My disability claim was denied while I was in the hospital

First, let me start with this: I’m lucky.  I have a job—a great-paying job that I love, with supervisors who believe in me and are holding my position while I get treatment.  I’m grateful every day for that because I know those of us who are aren’t so lucky are likely homeless, or worse, in jail, because mental illness can make us desperate and irrational.

When it comes to childhoods, I’m not so lucky.  So what, right?  No one has it perfect growing up.  But because of repeated sexual and verbal abuse, I didn’t spend my childhood growing up.  I spent it trying to survive.  Or maybe I grew up too fast.  I grew up in the time of afterschool specials and knew to be wary of strangers.  But no one ever told me I couldn’t trust the people in my own home.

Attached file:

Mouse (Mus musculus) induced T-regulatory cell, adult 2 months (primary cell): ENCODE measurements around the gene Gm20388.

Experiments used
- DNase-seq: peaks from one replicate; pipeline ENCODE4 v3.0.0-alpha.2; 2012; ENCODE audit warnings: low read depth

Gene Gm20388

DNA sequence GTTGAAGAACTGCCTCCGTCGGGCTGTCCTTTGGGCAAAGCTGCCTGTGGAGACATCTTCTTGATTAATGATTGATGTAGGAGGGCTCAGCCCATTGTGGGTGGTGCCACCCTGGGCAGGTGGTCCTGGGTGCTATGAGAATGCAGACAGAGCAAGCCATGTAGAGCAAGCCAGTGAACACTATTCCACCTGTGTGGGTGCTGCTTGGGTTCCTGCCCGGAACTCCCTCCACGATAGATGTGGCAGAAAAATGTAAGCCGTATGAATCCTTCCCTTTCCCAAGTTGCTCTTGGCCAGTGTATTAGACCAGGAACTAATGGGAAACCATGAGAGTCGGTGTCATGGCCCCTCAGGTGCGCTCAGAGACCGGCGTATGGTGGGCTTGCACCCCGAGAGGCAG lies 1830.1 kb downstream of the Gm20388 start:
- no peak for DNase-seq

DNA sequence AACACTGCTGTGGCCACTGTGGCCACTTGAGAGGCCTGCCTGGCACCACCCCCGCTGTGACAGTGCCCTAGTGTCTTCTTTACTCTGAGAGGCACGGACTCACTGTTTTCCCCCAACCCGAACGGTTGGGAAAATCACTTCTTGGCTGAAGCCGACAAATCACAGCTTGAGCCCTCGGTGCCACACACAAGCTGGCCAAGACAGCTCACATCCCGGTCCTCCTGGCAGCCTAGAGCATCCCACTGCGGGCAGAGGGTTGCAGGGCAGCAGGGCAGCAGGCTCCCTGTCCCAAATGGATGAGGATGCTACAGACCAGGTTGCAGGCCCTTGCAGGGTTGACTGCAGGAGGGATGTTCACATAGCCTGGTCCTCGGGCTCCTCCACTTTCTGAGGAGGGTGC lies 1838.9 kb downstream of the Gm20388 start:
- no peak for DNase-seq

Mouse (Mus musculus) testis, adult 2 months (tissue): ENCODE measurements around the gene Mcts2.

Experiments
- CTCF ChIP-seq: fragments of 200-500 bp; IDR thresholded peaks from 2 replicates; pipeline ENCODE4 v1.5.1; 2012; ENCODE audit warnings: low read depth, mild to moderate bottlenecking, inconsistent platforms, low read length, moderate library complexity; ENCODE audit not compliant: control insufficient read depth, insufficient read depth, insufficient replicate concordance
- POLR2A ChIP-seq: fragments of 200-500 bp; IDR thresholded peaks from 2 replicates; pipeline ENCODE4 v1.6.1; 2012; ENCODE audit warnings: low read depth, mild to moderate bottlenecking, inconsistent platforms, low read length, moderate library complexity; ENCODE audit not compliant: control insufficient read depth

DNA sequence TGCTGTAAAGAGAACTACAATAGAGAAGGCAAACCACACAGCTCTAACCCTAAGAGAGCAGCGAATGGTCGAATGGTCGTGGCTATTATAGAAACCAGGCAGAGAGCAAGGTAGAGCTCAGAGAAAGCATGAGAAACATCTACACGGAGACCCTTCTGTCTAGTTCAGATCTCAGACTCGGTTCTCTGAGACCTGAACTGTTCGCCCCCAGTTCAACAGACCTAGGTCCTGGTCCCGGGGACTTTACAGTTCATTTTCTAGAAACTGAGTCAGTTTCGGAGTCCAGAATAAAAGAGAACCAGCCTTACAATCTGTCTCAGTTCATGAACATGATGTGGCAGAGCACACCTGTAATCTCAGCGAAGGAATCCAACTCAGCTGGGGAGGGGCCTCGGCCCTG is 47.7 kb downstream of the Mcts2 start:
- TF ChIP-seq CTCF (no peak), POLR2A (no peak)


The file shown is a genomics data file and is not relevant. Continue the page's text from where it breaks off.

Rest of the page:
Fast forward through years of school (how I managed to graduate at the top of my high school class or with a bachelor’s degree from a good university is beyond me—I think I knew it was the only way to escape) and years of working (I got my first job at 13 on a horse farm and worked through most of high school and all of college, and I started my first “real” job right after graduating—I’m also lucky that the economy wasn’t in the tank then).   I had friends, hobbies, dreams.  I had made it.  I had cut ties with my family right after high school, and it was hard not having family.  Maybe that’s WHY I made it.  Because I had no safety net, no one to fall back on if I failed.   I got a dream job and moved out of state, started over, and for the first time, I was comfortable, living the dream.

And then it all fell apart.

I guess it’s true what they say: You can’t shove ten pounds of crap into a five-pound bag.  Underneath everything, during all those “normal” years, my demons were sleeping.  They’d awaken now and then, and I’d cut, or punch walls, or drink.  And then I’d be okay.  Or pretend to be.